To some extent, they (and you) aren't considering that different places really do have different circumstances. Most of the "west" isn't very wild these days, but a lot of Alaska is, and (unlike Japan and the UK) there are a lot of places with low populations and not much police presence. And historically, each place has had different weapon policies. Since the feudal era, Japanese citizens have largely been restricted from owning the primary weapons of the day. England has long had some legal provisions for citizens to have weapons (though not as long as Japan's restrictions), which have become more restrictive with guns over the last century or so. The English Bill of Rights provisions formed something of a base for policies in the colonies, where hunting and low-level conflict were rather important. The US Constitution (also much younger than Japan's restrictions) strengthened these policies with the Second Amendment. As such, while there have been some restrictions placed on gun ownership in the last century, economic progress had made guns more available over time. From a chronological perspective, Japan's weapons restrictions (in place since it was a "barbaric and undeveloped" country) are much less modern than the UK weapon policies, which are less modern than the US policies apart from the recent tightening of restrictions.
That is true. The USA is a different example than most of the world. Which is why, before we started this conversation, I already pointed out that I do not believe that weapon restrictions would work well in the USA, nor would I champion them in the current state of the country. What I'm arguing here is what I happen to consider a very good and effective solution to gun violence and violent crime in countries. I don't think it would benefit the USA. That also does not mean that the USA should not be trying to slowly make their way into being a safer country, with lower crime statistics, that would become grounds for the type of reforms I'm proposing to become effective and work the way they are intended to.
Also, I wouldn't use the word "modern" for this particular example. "New" would suffice. "Modern" implies both newer and better, or somehow more sophisticated. Which these laws are not. They are just newer, because the country is younger, and didn't have the time to grow to a point at which such laws would become obsolete. Using your logic I might just as easily state that communism is more modern than democracy. Or that burning witches is more modern than crucifixion.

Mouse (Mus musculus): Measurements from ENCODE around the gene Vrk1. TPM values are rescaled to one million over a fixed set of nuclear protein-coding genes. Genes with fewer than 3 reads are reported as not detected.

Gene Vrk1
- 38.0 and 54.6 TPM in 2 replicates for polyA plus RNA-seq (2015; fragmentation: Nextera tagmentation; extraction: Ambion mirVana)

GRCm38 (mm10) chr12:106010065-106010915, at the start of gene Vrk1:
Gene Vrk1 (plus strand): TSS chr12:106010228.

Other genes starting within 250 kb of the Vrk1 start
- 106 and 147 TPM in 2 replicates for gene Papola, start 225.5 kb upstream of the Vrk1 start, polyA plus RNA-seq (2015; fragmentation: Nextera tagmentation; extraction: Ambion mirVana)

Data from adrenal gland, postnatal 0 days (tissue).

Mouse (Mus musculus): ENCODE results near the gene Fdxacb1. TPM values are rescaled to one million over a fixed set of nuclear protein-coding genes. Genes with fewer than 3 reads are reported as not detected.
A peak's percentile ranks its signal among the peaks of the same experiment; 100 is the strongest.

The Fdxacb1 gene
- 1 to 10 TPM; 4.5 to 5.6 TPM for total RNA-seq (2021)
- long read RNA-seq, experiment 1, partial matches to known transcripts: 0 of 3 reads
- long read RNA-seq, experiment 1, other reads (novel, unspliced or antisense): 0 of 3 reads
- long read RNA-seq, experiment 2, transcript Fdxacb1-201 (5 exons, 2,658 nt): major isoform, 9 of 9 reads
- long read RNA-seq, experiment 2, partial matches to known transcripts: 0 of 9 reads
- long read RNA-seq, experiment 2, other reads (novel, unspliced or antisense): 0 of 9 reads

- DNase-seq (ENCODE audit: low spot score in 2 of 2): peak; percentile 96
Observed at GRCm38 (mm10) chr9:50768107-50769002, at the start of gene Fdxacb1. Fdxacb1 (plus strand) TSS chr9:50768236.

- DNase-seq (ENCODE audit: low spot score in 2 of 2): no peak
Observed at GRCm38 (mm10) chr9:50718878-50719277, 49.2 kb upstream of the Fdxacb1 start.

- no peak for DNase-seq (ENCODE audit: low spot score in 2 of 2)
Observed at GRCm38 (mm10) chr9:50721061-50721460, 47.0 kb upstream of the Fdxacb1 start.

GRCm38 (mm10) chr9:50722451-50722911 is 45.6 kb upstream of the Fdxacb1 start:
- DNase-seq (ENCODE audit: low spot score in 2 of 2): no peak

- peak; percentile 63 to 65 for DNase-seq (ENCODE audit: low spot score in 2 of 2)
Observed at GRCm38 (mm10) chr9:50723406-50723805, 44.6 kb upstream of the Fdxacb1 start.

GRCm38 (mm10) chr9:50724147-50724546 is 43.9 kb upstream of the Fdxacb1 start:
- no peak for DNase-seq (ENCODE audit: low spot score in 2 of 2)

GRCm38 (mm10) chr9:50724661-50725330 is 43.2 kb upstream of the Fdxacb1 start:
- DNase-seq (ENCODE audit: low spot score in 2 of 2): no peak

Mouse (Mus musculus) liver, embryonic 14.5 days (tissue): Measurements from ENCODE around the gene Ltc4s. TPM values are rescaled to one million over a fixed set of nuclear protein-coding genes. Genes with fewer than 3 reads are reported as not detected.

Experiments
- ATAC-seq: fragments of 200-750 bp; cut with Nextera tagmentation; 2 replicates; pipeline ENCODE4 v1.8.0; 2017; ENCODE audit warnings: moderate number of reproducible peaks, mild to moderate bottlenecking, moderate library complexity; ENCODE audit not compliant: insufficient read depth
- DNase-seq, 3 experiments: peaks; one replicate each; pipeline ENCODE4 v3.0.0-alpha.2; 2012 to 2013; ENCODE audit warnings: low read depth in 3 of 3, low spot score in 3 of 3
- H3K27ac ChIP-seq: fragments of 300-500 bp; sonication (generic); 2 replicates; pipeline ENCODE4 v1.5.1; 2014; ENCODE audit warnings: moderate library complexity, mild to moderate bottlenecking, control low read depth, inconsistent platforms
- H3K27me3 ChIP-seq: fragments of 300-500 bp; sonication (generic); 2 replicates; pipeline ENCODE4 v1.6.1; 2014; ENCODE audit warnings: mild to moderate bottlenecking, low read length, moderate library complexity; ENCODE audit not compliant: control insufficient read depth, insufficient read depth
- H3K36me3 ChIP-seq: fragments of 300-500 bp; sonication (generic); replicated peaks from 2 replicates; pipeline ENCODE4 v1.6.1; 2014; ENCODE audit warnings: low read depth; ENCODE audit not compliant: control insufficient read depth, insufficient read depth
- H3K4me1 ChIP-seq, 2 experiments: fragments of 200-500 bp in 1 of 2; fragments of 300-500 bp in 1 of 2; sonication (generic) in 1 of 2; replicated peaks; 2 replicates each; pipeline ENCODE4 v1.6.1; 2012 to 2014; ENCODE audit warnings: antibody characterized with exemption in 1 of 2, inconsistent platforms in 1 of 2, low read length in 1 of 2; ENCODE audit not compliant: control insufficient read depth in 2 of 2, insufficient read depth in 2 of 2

Once the USA grows old enough, some of the laws and solutions that even now are simply obsolete, but still kept around due to them being customary, will slowly become a burden to the country's development. Once they start hurting enough, they will inevitably be abandoned. It happens the same way for most countries in the world, at least for those that move forward. Most countries tend not to remove their obsolete laws, rules, and solutions until they actually become a [url]significant enough burden[/url] or a liability
. I find that odd, personally.
Except that the law here is that people can take the law into their own hands to some extent, and a lot of people want that option to be available for ideological reasons.
A mafia boss also wants to be able to take the law into his own hands, and execute people who stand against him. But that does not mean it's wise to give that kind of power to everybody. I know that country's ideology, I just simply disagree with it.
The US government has never been perfect, and it has never worked for everyone exactly as intended. The design was a series of compromises from the start, and some of that has deteriorated over time (e.g. the executive branch is a lot more powerful than it used to be). But that's fine, because the system was made to be flexible and redundant, where deficiencies in one place could be accommodated elsewhere. And a lot of people think that that's the way it should be, whether or not such flexibility is needed at any particular time.
Flexibility is an essential quality to have, Stubborn adherence to 17th century laws and solutions is not. No government is ever perfect. But it should be designed in a way where the people can influence it significantly enough without having to resort to violence. Otherwise it's anarchy. If the only way to change something in your country is through violence then it seems to be poorly designed, and begging for a fix. Most governments claim to not be like that, but so far, most of them inevitably turn out that way. Egypt had it's first regime change through protests (though violent) and not a military coup or civil war. But Libya and Syria did not. De-centralised power helps in making the government more likely to be influenced by peaceful protests and pressure from the people.
Would the American people be able to change their government by protests and pressure alone? Or would it take a bunch of armed citizens breaking into the white house, shooting the president, and then tying his limp body to a horse and dragging it around the city, in order to change the government?
May I also add that one of these answers makes me think it's a more "modern" and "civilised" country?